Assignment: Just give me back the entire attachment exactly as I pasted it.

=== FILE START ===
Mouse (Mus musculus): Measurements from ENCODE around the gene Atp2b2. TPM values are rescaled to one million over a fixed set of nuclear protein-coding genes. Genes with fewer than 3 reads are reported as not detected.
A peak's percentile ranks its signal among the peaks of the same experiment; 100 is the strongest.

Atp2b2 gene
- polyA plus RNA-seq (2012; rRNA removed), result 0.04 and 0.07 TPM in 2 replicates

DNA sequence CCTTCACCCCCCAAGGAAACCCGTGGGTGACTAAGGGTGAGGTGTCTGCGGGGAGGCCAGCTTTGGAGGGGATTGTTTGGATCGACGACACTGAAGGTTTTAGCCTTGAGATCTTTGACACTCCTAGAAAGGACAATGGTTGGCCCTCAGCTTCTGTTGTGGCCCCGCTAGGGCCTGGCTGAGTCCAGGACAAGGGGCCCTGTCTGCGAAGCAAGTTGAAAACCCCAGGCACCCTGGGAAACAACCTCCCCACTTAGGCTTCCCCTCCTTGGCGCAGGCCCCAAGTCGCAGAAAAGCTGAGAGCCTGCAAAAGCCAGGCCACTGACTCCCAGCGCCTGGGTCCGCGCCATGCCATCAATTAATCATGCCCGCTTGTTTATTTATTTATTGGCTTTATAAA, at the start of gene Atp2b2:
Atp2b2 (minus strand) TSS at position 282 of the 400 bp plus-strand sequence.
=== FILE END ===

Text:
Mouse (Mus musculus): Measurements from ENCODE around the gene Atp2b2. TPM values are rescaled to one million over a fixed set of nuclear protein-coding genes. Genes with fewer than 3 reads are reported as not detected.
A peak's percentile ranks its signal among the peaks of the same experiment; 100 is the strongest.

Atp2b2 gene
- polyA plus RNA-seq (2012; rRNA removed), result 0.04 and 0.07 TPM in 2 replicates

DNA sequence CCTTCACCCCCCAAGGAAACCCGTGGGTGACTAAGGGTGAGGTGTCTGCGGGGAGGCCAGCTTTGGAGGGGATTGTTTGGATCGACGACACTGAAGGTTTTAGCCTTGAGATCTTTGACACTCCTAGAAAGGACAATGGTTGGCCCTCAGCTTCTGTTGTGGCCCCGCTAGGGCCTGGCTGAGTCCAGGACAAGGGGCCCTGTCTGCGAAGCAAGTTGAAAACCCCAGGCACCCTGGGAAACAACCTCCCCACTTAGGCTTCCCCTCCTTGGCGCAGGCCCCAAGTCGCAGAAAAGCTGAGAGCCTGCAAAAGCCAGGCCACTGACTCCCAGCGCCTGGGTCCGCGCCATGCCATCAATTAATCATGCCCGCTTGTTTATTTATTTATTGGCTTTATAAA, at the start of gene Atp2b2:
Atp2b2 (minus strand) TSS at position 282 of the 400 bp plus-strand sequence.